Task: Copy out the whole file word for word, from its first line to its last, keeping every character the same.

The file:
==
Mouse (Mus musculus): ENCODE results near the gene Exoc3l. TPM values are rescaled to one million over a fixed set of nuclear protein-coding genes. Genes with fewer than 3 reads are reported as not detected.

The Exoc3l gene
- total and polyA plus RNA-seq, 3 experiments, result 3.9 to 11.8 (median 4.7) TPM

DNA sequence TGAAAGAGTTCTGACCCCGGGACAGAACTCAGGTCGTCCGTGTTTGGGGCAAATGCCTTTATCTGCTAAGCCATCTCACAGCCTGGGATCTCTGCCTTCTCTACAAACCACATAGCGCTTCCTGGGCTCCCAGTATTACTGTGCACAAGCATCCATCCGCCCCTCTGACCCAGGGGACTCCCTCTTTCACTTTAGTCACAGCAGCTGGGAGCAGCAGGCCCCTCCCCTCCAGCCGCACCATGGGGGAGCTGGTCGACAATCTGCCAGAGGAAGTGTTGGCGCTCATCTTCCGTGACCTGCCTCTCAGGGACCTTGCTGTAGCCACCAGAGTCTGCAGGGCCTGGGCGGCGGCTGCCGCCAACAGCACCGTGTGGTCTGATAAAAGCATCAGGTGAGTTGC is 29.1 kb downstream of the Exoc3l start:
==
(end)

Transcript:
Mouse (Mus musculus): ENCODE results near the gene Exoc3l. TPM values are rescaled to one million over a fixed set of nuclear protein-coding genes. Genes with fewer than 3 reads are reported as not detected.

The Exoc3l gene
- total and polyA plus RNA-seq, 3 experiments, result 3.9 to 11.8 (median 4.7) TPM

DNA sequence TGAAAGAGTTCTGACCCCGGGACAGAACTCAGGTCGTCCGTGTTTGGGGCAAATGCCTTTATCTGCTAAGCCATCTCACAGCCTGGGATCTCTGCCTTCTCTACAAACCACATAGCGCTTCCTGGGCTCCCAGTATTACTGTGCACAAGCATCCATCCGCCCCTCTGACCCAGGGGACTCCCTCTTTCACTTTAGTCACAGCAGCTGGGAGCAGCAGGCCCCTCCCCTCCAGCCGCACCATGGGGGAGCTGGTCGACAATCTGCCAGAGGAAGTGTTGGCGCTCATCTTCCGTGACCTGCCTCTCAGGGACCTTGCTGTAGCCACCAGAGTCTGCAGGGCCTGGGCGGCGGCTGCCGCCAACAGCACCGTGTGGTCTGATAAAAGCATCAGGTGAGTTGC is 29.1 kb downstream of the Exoc3l start: